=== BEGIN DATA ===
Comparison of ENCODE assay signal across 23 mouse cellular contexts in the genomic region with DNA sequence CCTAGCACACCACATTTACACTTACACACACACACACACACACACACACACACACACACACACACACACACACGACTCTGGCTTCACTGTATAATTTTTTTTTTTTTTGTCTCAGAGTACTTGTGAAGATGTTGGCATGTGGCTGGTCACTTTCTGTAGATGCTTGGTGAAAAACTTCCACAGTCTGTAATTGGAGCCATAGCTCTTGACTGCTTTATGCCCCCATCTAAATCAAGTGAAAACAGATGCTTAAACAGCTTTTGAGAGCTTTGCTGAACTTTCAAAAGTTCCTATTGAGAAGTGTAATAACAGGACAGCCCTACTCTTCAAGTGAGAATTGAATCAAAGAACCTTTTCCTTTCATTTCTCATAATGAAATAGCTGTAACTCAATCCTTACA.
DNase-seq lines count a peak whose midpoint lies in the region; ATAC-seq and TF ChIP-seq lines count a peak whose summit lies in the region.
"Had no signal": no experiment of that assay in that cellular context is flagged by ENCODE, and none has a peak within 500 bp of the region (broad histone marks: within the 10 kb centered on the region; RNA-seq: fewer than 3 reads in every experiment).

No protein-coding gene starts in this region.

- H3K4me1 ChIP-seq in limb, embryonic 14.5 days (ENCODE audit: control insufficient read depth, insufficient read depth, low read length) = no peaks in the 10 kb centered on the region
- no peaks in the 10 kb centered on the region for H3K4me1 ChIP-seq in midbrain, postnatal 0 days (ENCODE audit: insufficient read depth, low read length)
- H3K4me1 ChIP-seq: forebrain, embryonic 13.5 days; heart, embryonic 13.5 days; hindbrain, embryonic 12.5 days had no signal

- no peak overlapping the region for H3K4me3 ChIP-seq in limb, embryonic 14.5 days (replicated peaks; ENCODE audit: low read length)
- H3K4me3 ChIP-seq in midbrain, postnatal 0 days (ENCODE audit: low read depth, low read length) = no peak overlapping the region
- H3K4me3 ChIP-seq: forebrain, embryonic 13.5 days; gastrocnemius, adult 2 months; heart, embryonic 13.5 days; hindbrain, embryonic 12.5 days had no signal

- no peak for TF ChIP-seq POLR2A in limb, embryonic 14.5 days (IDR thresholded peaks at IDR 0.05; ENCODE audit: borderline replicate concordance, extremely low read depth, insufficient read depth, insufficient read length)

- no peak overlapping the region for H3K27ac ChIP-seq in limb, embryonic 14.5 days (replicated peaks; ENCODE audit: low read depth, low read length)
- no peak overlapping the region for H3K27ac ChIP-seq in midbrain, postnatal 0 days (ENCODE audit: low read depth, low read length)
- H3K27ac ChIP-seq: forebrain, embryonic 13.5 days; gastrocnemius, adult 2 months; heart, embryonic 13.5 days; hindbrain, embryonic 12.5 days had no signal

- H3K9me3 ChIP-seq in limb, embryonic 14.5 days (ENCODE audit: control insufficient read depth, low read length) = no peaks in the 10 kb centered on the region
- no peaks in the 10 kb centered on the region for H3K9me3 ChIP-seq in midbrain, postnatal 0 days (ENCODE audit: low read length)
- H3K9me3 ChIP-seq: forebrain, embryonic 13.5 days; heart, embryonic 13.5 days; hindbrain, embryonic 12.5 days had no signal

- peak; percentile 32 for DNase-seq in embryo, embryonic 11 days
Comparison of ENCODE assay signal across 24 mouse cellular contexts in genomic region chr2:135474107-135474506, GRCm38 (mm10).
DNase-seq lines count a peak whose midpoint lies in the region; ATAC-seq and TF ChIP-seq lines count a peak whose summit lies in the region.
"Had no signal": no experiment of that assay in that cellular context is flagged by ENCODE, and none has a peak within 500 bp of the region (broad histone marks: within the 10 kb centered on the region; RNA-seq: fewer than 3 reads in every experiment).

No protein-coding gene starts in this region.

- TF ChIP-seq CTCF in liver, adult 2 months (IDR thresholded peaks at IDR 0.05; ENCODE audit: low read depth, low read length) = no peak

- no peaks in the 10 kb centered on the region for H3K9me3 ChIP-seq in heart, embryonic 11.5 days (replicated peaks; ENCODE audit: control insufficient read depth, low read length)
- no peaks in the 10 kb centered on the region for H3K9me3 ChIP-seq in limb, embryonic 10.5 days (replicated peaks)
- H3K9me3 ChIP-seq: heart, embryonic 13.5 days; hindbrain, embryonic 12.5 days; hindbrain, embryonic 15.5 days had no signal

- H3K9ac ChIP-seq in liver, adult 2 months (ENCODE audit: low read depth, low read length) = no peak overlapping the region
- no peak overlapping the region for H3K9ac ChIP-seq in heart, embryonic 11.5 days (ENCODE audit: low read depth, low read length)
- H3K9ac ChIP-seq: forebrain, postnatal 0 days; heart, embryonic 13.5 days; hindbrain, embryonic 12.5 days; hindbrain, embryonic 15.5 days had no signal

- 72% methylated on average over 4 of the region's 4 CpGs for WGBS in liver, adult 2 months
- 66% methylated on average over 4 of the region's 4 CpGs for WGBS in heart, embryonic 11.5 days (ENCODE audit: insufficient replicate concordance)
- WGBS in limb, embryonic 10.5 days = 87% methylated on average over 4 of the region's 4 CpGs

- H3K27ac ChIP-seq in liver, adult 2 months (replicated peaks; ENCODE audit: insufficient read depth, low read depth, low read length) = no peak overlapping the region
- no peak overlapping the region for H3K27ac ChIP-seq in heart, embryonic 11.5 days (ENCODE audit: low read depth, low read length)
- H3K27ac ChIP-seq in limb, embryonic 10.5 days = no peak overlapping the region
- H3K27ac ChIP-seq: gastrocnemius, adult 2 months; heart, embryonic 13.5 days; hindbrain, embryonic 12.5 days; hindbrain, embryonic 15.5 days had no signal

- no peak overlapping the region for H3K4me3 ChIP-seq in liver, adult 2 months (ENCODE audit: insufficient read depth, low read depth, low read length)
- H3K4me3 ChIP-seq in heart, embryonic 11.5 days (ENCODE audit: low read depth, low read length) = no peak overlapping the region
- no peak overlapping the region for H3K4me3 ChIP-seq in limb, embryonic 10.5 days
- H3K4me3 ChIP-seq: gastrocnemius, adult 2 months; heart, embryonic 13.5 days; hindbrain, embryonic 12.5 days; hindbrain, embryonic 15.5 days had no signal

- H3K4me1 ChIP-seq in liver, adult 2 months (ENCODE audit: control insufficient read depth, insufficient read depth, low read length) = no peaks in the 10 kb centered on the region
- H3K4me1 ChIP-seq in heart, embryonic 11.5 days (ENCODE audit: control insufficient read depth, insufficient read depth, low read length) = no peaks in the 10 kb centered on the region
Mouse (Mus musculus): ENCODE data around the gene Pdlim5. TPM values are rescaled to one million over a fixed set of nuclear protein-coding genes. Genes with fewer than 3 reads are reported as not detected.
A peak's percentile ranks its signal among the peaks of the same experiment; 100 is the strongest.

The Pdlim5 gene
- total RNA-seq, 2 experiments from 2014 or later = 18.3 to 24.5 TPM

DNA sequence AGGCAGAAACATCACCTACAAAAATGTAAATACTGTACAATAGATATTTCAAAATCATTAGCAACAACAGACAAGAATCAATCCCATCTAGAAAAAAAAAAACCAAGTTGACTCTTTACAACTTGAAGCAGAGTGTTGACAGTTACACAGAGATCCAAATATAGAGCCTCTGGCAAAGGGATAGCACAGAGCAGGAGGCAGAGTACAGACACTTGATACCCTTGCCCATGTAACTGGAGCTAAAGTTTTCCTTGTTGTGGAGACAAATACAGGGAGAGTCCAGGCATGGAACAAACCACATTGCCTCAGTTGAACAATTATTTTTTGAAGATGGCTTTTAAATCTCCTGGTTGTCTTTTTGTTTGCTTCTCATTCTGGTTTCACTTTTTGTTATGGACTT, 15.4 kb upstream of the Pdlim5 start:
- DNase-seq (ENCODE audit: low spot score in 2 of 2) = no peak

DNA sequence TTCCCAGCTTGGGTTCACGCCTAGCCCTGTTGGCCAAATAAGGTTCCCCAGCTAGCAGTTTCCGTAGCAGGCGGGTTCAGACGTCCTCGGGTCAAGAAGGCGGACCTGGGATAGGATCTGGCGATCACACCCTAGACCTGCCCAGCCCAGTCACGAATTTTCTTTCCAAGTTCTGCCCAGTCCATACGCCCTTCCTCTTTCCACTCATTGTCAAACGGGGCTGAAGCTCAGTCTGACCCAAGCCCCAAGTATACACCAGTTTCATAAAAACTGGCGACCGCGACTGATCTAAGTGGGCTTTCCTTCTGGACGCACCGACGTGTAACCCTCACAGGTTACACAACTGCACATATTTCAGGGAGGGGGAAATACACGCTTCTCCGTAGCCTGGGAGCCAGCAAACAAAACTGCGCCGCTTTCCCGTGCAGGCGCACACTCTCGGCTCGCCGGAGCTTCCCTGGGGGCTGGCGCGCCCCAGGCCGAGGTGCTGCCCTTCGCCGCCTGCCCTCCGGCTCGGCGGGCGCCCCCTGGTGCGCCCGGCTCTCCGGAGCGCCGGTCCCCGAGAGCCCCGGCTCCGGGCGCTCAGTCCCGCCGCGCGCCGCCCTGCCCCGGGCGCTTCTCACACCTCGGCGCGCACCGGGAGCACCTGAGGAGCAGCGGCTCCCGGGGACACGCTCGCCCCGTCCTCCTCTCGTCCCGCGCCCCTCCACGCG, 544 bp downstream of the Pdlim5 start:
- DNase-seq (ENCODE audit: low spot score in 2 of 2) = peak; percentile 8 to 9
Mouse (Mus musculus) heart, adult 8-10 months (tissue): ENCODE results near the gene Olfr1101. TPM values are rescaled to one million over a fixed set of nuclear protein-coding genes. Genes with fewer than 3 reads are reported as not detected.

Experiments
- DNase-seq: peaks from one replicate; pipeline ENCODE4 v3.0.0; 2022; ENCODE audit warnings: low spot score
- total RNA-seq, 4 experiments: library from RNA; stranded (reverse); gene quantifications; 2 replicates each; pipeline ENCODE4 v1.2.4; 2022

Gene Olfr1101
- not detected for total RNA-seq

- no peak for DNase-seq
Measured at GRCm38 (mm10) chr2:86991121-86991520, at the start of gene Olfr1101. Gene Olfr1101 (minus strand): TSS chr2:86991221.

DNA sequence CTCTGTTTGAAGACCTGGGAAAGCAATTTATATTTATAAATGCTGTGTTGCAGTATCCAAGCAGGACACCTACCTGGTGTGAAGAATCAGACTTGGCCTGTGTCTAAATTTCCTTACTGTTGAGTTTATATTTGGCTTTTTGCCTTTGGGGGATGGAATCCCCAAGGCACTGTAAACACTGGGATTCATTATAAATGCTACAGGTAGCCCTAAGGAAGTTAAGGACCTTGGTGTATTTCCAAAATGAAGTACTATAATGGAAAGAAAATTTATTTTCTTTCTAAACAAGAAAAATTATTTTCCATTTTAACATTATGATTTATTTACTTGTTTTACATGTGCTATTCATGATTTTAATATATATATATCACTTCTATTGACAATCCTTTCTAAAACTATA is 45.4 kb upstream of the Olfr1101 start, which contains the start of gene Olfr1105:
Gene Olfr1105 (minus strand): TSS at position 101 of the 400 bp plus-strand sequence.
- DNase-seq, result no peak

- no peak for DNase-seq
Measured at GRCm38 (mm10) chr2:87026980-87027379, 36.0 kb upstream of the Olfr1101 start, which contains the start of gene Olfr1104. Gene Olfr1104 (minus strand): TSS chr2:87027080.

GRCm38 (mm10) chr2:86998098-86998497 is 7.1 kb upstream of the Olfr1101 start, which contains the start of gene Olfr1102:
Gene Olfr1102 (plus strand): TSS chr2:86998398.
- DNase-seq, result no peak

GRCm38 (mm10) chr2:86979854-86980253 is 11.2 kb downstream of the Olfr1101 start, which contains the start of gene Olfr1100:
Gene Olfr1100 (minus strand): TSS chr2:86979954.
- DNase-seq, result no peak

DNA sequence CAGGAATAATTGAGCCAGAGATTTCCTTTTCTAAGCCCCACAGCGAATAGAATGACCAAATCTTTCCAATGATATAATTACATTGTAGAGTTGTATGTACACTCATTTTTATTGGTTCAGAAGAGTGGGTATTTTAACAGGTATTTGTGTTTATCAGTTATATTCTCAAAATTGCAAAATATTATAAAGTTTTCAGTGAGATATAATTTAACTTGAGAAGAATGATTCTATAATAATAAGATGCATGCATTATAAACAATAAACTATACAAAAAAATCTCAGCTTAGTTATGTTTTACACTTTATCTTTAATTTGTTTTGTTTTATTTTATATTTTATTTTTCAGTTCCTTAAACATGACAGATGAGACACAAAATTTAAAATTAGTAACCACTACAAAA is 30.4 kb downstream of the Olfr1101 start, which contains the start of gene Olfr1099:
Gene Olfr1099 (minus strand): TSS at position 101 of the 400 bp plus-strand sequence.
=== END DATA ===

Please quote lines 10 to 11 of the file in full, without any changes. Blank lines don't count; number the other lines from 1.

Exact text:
- H3K4me3 ChIP-seq: forebrain, embryonic 13.5 days; gastrocnemius, adult 2 months; heart, embryonic 13.5 days; hindbrain, embryonic 12.5 days had no signal

- no peak for TF ChIP-seq POLR2A in limb, embryonic 14.5 days (IDR thresholded peaks at IDR 0.05; ENCODE audit: borderline replicate concordance, extremely low read depth, insufficient read depth, insufficient read length)